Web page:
He also wanted to have his own manufacturing workshop for seed cleaning and private engineering work in Awamoko.
Mr Neill and Ms Lyttle, who takes care of all of the administration and bookwork for the company, weighed up the cost of paying another company to help build the second machine and the cost of travel, against investing the money in establishing their own workshop.
After crunching the numbers with a business consultant, they decided to go for it.
Then Covid-19 hit.
It took Mr Neill three years to finish the second machine after ordering all the gear, and it was finally commissioned in January.
But it was worth the wait. The second machine is fully automated and much bigger than the first, able to process 8 tonnes an hour.
The software was designed by a "super sparky" from Des Scott Electrical in Waimate, and "hundreds and hundreds" of hours went into its programming.
"I always had a dream of having these machines with touch screen computer screens," Mr Neill said.
"It cost us a lot of money to design it, but it was just another goal of mine and it makes life easy for our boys."
"The way we put the machinery together, no-one else in the world had done it," he said.
"Now the Poms have seen what I’m doing, they’re going to change their rigs."
It had been a "massive" financial commitment to build the second machine, but Mr Neill was glad he did not cut corners and had invested in the best possible gear.
"Because it’s developed our business. It’s getting bigger fast, but the potential is there to keep growing."
When Mr Neill started in the industry, his business covered South Canterbury, the Hakataramea Valley and North Otago. The rise of dairy conversions had "obliterated" business in North Otago, but it was still a good, central base — with the business now covering everywhere from North Canterbury to Southland.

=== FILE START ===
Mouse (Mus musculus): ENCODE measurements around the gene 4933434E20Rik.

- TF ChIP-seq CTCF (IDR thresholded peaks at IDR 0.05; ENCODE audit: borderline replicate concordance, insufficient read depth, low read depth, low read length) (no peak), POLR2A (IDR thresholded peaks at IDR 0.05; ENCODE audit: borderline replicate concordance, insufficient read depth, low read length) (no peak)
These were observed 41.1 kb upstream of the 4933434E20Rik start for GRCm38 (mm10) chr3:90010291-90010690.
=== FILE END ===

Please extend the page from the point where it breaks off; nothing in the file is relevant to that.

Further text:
And the work keeps coming. While the season would normally have finished about six weeks ago, both the machines were still going at present.
While Mr Neill spent a lot of time in the workshop these days, he still enjoyed getting out on the road and loved the relationship he had with clients, most of whom had become "bloody near family".
He was also proud to have built up a team of six staff — engineers, mechanics and seed cleaners — at his Awamoko headquarters and would be looking to hire another seed cleaner in the future, anticipating a big 2023 autumn season.
Mr Neill and Ms Lyttle have three children. Their son, Hoani (20), joined the business in January as a second-year apprentice engineer.
Now age "41ish", Mr Neill wanted to continue to build his empire for the children to take over, if they wanted to. A third machine was "definitely" something he would be thinking about a lot over the coming months.
Because of the international interest in what he had created, and the connections he had made, there were also opportunities for him to travel overseas and do research and development for companies around the world. He hoped to be able to do that in about 10 years’ time, giving Hoani the opportunity to take the business in his own direction.
Mr Neill had always dreamed the business would grow in the way it had, and said the success had ultimately come down to hard work and determination.
"It’s cool to sit back and watch it now," he said.
"And it truly is going very well, but I’m far from finished.
"I just want to keep living out the dream, which is seed cleaning."